FSO: LED Transmitters

Light Emitting Diode (LED) FAQs

LEDs used for Free Space Optical Communications

LED devices have some advantages of low cost and lower safety classification than lasers.  However, LEDs have disadvantages which mean they are not normally used for long range FSO links.  These include:

  • Hard to modulate fast: high drive currents are required, therefore making high speed FSO links are problematic
  • Hard to focus into collimated beam: source aperture is larger than a laser
  • Temperature/lifetime Stability: devices age with time
  • No monitoring diode included

LED technology

LEDs are solid state p-n junction devices which emit light when forward biased. An LED is a Light Emitting Diode – a generic term. An IRED is an Infrared Emitting Diode.. Unlike incandescent lamps which emit light over a very broad range of wavelengths, LEDs emit light over such a narrow bandwidth that they appear to be emitting a single “color”. Their small size, long operating lifetimes, low power consumption, compatibility with solid state drive circuitry and relatively low cost, make LEDs the preferred light source in many applications.

LEDs are made from a wide range of semiconductor materials. The emitted peak wavelength depends on the semiconductor material chosen and how it is processed. LEDs can be made which emit in the visible or near infrared part of the spectrum.

Chart showing LED type, colour and IP

The P-N junction is formed by doping one region of the material with donor atoms and the adjacent region with acceptor atoms. Like all P-N junction devices, LEDs exhibit the familiar diode current-voltage characteristics. LEDs emit light only when they are biased in the forward direction. Under forward biased conditions carriers are given enough energy to overcome the potential barrier existing at the junction. After crossing the junction these carriers will recombine. A percentage of the carriers will recombine by a radiative process in which the hole-electron recombination energy is released as a photon of light. The remaining carriers recombine by a nonradiative process and give up their energy in the form of heat. The amount of light generated, or power output of the LED, varies almost linearly with forward current. Doubling the forward current approximately doubles the power output.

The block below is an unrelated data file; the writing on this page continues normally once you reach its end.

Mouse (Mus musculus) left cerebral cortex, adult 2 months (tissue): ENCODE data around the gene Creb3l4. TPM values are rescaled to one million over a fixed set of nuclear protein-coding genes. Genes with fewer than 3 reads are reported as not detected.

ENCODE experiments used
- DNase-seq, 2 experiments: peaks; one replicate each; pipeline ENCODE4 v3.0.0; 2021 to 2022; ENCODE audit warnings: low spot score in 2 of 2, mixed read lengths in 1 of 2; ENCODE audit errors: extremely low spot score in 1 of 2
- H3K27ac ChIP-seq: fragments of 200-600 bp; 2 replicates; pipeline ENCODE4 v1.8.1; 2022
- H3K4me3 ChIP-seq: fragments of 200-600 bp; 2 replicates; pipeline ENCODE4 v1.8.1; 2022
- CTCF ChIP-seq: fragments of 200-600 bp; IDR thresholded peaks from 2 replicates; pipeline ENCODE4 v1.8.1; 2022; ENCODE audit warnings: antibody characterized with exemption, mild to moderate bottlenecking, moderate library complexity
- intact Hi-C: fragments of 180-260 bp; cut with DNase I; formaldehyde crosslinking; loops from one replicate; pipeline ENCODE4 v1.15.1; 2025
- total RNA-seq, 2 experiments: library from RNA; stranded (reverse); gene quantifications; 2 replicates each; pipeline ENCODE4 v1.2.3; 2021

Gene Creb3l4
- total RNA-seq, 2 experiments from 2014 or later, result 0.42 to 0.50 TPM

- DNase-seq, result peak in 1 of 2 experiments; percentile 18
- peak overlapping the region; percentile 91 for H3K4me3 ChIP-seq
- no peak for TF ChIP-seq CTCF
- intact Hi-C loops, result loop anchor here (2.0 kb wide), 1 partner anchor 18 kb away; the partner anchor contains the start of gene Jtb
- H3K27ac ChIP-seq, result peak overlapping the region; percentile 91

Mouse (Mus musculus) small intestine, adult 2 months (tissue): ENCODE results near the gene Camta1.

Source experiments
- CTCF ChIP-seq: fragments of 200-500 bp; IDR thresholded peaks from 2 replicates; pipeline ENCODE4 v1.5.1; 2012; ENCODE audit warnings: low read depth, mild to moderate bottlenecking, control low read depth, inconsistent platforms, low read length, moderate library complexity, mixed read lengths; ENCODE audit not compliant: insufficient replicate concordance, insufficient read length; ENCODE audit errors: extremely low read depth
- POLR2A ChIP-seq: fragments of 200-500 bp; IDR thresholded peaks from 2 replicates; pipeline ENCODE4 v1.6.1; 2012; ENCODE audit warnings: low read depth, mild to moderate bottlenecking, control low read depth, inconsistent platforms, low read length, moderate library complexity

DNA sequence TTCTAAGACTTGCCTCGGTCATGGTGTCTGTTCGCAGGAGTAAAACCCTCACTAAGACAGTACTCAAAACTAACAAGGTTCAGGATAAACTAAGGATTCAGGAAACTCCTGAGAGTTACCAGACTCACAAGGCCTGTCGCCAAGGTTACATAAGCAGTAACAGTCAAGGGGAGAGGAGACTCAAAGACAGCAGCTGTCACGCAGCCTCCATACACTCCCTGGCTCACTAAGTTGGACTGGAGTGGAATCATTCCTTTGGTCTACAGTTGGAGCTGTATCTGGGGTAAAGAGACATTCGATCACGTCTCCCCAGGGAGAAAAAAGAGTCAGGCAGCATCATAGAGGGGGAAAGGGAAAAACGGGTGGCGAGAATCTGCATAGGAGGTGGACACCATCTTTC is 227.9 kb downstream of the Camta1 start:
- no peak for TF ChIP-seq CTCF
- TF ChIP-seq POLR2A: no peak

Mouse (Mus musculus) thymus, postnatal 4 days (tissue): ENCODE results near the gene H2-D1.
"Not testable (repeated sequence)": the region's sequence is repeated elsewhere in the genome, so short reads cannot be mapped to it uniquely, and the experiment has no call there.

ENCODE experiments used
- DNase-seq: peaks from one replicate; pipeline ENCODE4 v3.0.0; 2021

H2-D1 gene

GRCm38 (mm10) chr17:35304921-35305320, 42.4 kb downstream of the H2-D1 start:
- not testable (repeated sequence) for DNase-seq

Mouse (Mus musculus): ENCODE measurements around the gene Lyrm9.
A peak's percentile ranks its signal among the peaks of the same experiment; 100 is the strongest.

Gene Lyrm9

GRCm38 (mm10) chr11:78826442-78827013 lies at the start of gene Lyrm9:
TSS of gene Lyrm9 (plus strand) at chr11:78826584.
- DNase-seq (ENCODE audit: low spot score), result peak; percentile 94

Physically, most LED chips resemble a cube with a metallized bottom surface and a top metal contact. Some visible LED devices are planar processed with buried junctions. The majority of high efficiency IRED chips have P-N junctions which extend out to the four sides of the chip. Since injected carrier recombination takes place within a few diffusion lengths of the junction, the light produced by the IRED is generated in this region. Once generated, the light travels out in all directions. Thus, light is not only emitted from the top surface of the chip but also from the sides. As the light travels through the chip some is reabsorbed. Light that strikes the LED chip surface at an angle greater than the critical angle of the dielectric interface is internally reflected. Only that light that exits the LED chip is useful. The packaging used to house the LED chip serves three functions; to protect the chip and its lead wire(s) from hostile environments, to increase the percentage of photons that can escape from the chip to the outside world and to “focus” the light through the use of incorporated lenses and reflectors.

In summary, LEDs are very low-cost devices, with modest output power and modulation bandwidths . For Free Space Optics, LEDs are only used on extremely low-cost systems. For reliable high power and high bandwidth operation, lasers are invariably used.

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